Inflammation is, simply put, the immune system’s means of fighting off attackers and protecting vulnerable elements to promote healing. However, it is not uncommon for the body’s inflammatory response to go out of whack, often by kicking into overdrive. When this occurs, it can do more harm than good. Such harmful effects can range from exacerbating certain mental health conditions to causing or exacerbating physical conditions, from rheumatoid arthritis to cytokine storms

Sporty young woman doing stretching exercise using props, block, Ardha Hanumanasana or Half Monkey God Pose at home.

Research shows yoga can promote a balanced inflammatory response, in part through stimulation of the vagal nerve complex. This component controls responses to psychosocial stress, including our “fight or flight” response. It also promotes relaxation when threats are not perceived. Research has also found meditation and certain yoga poses and breathing exercises can reduce the activity of pro-inflammatory cytokines.

Yoga & the Innate Immune System

Reducing inflammation isn’t the only way in which yoga can promote a healthy immune system. A routine practice can support robust immunity by boosting circulation and stimulating white blood cell and antimicrobial peptide expression. It does so, in part, by influencing the lymph complex and thymus gland. Yoga can also reduce the production of the stress hormone cortisol, positively impacting physical and mental wellness.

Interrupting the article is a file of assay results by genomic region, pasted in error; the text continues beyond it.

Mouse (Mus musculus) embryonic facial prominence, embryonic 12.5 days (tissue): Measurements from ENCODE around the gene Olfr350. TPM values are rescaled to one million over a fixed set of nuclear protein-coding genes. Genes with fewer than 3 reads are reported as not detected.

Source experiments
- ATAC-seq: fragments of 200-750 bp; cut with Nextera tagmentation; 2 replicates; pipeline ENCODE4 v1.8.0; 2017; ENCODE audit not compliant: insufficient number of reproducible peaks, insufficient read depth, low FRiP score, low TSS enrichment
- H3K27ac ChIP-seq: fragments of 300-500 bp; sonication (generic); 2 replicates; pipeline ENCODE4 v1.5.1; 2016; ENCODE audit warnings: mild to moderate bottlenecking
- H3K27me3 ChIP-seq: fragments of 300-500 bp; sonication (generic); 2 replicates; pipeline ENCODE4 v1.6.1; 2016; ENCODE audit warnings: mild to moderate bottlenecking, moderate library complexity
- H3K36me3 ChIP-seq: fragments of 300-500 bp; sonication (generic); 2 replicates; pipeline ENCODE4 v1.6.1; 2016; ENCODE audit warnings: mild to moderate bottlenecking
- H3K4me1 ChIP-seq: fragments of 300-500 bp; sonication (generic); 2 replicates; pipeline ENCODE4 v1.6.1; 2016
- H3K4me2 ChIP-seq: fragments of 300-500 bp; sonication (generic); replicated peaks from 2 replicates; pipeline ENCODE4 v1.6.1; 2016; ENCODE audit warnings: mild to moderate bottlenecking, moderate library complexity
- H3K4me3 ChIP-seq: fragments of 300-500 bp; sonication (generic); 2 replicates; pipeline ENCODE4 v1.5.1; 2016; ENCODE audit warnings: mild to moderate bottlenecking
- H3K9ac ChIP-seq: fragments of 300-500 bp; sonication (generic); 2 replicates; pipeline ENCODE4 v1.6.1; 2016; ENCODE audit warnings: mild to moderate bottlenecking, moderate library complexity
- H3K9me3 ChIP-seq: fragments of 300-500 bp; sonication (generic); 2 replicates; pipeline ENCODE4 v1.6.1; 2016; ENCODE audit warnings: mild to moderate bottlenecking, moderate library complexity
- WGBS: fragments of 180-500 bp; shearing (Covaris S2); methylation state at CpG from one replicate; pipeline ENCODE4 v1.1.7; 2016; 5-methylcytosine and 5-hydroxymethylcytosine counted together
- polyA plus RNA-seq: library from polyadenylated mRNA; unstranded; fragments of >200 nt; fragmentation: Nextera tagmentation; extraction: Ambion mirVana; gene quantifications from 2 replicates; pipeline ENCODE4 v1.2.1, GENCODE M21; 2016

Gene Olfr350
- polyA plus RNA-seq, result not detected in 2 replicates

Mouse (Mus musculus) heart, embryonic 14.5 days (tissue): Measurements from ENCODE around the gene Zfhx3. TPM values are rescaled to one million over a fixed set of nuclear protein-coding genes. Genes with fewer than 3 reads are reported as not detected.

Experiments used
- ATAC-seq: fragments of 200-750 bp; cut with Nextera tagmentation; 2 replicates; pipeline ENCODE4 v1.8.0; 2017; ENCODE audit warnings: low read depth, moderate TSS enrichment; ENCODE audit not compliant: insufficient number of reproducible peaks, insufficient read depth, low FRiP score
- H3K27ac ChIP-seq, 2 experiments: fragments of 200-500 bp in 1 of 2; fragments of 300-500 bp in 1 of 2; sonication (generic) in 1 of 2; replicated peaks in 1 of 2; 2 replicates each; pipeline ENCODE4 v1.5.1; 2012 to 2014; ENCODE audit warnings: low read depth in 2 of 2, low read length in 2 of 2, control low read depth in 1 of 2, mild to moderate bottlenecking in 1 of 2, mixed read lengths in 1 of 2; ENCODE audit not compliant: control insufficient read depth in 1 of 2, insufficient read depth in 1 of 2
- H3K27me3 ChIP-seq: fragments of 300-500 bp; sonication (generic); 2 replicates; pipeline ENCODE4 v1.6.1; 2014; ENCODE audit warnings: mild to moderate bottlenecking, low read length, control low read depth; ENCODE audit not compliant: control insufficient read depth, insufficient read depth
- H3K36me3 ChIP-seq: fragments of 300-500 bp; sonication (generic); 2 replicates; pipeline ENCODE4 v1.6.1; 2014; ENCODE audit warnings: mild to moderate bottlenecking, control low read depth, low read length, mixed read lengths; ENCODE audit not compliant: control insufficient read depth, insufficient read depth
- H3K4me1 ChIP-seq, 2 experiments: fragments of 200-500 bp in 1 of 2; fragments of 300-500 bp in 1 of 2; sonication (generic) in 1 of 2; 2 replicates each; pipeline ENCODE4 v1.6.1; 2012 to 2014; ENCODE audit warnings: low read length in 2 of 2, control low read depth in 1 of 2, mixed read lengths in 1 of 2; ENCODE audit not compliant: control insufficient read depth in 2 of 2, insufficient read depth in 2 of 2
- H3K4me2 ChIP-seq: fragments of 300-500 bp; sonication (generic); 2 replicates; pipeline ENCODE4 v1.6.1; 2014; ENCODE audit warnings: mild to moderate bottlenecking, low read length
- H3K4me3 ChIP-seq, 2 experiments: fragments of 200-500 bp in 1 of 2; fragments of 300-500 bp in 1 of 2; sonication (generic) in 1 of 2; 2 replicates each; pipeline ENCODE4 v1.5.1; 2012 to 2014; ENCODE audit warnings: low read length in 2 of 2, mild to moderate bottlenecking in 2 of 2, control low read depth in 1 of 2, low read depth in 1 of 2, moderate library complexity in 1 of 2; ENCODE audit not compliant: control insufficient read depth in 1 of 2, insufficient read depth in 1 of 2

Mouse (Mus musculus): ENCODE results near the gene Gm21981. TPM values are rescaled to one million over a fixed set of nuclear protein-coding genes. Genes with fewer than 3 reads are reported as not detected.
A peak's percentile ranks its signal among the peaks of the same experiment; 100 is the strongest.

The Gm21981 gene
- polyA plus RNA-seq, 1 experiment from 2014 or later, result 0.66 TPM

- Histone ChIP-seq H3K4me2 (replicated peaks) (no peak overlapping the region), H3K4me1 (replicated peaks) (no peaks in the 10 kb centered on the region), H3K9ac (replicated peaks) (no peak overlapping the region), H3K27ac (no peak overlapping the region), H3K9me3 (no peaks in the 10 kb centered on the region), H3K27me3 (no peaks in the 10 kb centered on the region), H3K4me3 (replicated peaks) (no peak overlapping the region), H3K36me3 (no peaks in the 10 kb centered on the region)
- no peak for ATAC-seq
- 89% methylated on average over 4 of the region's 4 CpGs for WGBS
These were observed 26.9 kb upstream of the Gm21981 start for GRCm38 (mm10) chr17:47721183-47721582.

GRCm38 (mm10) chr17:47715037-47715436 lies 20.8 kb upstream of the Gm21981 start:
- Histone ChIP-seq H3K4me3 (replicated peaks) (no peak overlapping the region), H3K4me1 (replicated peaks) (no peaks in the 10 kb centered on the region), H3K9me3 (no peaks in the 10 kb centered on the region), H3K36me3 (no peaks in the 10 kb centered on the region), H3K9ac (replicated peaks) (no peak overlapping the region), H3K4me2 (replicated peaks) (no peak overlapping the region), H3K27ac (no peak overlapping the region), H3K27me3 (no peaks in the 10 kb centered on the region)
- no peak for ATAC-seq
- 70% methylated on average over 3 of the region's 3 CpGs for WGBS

Side View Of Sporty Multiethnic People Practicing Yoga In Cobra Pose, Training Together In Modern Light Studio, Exercising On Mats, Enjoying Wellness And Healthy Lifestyle, Copy Space, Selective Focus

Research shows yoga can promote a balanced inflammatory response, in part through stimulation of the vagal nerve complex. This component controls responses to psychosocial stress, including our “fight or flight” response. It also promotes relaxation when threats are not perceived. Research has also found meditation and certain yoga poses and breathing exercises can reduce the activity of pro-inflammatory cytokines.

Yoga & Melatonin Production

Researchers have also discovered melatonin, a hormone largely responsible for regulating the body’s sleep-wake cycle, may help fight COVID-19 as well. Sleep is crucial to maintaining a healthy immune system and physical and mental wellness. Melatonin itself may also aid in DNA repair. Altogether, the hormone’s physiological benefits and impact on sleep quality may help us maintain overall wellness. While melatonin production tends to decrease during certain yoga and meditation practices, researchers have found levels tend to increase significantly in the long-term with regular practice. 

The Bottom Line

When the COVID-19 epidemic emerged, chaos and fear ensued as individuals, communities, and societies struggled to grapple with the deadly, unprecedented threat. Over the past year, along with the tragic loss of hundreds of thousands of lives, our world has changed irrevocably, as have our perceptions of the pandemic and life itself. Entering 2021, while we have much to learn, we now understand our enemy and our tools to fight it much better. In addition to incorporating yoga into your wellness routine, joining a supportive, compassionate community like Yogaward International can be a magnificent investment in your health and future. Together, we will get through this.